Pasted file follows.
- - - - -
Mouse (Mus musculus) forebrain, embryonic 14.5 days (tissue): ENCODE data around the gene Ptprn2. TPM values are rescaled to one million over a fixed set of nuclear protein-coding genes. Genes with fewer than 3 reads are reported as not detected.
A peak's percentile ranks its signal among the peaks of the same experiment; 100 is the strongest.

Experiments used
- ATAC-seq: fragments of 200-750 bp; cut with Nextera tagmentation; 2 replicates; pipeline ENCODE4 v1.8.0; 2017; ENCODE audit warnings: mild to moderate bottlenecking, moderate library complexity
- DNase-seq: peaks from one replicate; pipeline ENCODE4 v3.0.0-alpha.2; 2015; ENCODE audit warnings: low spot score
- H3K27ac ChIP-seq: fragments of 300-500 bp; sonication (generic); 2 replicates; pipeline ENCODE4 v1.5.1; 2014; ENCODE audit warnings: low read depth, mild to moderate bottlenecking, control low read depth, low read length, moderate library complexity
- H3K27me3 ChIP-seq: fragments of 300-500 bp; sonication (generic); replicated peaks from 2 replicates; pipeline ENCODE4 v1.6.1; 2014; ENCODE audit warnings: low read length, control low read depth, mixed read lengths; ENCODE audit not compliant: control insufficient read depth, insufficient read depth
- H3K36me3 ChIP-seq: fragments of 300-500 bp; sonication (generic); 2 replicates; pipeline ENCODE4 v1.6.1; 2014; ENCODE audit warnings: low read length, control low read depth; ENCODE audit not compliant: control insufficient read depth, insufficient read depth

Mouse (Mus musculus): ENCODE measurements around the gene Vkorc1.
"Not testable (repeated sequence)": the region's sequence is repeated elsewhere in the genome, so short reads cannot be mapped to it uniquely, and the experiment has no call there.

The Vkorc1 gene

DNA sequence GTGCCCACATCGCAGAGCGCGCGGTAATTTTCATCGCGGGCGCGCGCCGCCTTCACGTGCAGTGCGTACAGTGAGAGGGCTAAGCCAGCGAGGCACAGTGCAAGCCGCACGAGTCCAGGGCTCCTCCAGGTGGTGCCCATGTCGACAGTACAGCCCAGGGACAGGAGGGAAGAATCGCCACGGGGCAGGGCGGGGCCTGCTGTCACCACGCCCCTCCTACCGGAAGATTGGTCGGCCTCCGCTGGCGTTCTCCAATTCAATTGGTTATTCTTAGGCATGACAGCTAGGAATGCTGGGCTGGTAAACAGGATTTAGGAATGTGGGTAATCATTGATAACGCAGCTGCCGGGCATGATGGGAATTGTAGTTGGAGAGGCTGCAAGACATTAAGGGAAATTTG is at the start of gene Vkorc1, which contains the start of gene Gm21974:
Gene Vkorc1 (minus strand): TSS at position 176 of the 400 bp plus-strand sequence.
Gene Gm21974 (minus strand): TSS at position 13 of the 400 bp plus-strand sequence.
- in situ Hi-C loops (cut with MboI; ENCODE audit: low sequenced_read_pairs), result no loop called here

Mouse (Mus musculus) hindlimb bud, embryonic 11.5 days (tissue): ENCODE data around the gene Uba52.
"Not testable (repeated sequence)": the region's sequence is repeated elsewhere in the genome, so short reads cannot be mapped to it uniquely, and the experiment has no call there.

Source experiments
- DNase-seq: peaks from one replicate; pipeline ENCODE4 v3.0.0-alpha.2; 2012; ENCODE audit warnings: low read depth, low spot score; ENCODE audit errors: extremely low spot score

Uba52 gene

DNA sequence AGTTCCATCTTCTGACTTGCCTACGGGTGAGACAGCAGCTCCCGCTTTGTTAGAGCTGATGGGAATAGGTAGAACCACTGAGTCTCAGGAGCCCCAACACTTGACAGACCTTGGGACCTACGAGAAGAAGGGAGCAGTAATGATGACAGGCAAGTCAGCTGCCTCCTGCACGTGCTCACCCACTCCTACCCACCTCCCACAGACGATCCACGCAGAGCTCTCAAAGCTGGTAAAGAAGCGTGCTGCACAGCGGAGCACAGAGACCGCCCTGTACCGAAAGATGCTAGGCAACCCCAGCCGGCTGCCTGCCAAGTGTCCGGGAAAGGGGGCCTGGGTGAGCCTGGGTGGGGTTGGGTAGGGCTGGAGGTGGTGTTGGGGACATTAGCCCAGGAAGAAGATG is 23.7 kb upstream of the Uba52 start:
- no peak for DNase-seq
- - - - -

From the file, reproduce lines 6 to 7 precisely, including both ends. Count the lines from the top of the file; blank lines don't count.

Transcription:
- H3K27ac ChIP-seq: fragments of 300-500 bp; sonication (generic); 2 replicates; pipeline ENCODE4 v1.5.1; 2014; ENCODE audit warnings: low read depth, mild to moderate bottlenecking, control low read depth, low read length, moderate library complexity
- H3K27me3 ChIP-seq: fragments of 300-500 bp; sonication (generic); replicated peaks from 2 replicates; pipeline ENCODE4 v1.6.1; 2014; ENCODE audit warnings: low read length, control low read depth, mixed read lengths; ENCODE audit not compliant: control insufficient read depth, insufficient read depth